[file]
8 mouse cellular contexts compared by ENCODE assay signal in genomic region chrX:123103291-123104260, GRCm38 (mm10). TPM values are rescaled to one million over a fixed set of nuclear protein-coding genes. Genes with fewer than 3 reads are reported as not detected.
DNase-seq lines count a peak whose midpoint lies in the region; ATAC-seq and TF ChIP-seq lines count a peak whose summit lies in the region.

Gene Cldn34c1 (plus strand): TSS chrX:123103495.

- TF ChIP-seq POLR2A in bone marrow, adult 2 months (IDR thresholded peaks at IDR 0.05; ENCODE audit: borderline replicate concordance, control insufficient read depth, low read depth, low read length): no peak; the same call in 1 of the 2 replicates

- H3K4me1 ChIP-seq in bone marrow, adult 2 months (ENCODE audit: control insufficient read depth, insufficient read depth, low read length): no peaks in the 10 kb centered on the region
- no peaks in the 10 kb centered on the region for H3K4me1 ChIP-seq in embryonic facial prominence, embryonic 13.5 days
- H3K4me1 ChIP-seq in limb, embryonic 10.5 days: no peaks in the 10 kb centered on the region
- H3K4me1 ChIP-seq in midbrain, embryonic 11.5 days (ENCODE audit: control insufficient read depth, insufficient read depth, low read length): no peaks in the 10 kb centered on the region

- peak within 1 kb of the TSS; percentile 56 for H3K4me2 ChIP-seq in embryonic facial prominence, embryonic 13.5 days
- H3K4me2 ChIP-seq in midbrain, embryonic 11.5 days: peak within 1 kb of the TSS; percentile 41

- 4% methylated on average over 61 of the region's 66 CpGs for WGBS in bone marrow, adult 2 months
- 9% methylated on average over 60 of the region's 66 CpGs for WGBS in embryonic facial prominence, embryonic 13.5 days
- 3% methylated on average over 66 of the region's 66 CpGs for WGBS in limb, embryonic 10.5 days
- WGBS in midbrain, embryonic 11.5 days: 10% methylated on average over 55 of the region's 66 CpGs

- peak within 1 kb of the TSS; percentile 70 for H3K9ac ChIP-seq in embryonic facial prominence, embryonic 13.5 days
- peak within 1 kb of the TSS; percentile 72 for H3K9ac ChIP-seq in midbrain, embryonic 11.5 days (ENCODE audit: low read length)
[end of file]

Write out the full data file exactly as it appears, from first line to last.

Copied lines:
8 mouse cellular contexts compared by ENCODE assay signal in genomic region chrX:123103291-123104260, GRCm38 (mm10). TPM values are rescaled to one million over a fixed set of nuclear protein-coding genes. Genes with fewer than 3 reads are reported as not detected.
DNase-seq lines count a peak whose midpoint lies in the region; ATAC-seq and TF ChIP-seq lines count a peak whose summit lies in the region.

Gene Cldn34c1 (plus strand): TSS chrX:123103495.

- TF ChIP-seq POLR2A in bone marrow, adult 2 months (IDR thresholded peaks at IDR 0.05; ENCODE audit: borderline replicate concordance, control insufficient read depth, low read depth, low read length): no peak; the same call in 1 of the 2 replicates

- H3K4me1 ChIP-seq in bone marrow, adult 2 months (ENCODE audit: control insufficient read depth, insufficient read depth, low read length): no peaks in the 10 kb centered on the region
- no peaks in the 10 kb centered on the region for H3K4me1 ChIP-seq in embryonic facial prominence, embryonic 13.5 days
- H3K4me1 ChIP-seq in limb, embryonic 10.5 days: no peaks in the 10 kb centered on the region
- H3K4me1 ChIP-seq in midbrain, embryonic 11.5 days (ENCODE audit: control insufficient read depth, insufficient read depth, low read length): no peaks in the 10 kb centered on the region

- peak within 1 kb of the TSS; percentile 56 for H3K4me2 ChIP-seq in embryonic facial prominence, embryonic 13.5 days
- H3K4me2 ChIP-seq in midbrain, embryonic 11.5 days: peak within 1 kb of the TSS; percentile 41

- 4% methylated on average over 61 of the region's 66 CpGs for WGBS in bone marrow, adult 2 months
- 9% methylated on average over 60 of the region's 66 CpGs for WGBS in embryonic facial prominence, embryonic 13.5 days
- 3% methylated on average over 66 of the region's 66 CpGs for WGBS in limb, embryonic 10.5 days
- WGBS in midbrain, embryonic 11.5 days: 10% methylated on average over 55 of the region's 66 CpGs

- peak within 1 kb of the TSS; percentile 70 for H3K9ac ChIP-seq in embryonic facial prominence, embryonic 13.5 days
- peak within 1 kb of the TSS; percentile 72 for H3K9ac ChIP-seq in midbrain, embryonic 11.5 days (ENCODE audit: low read length)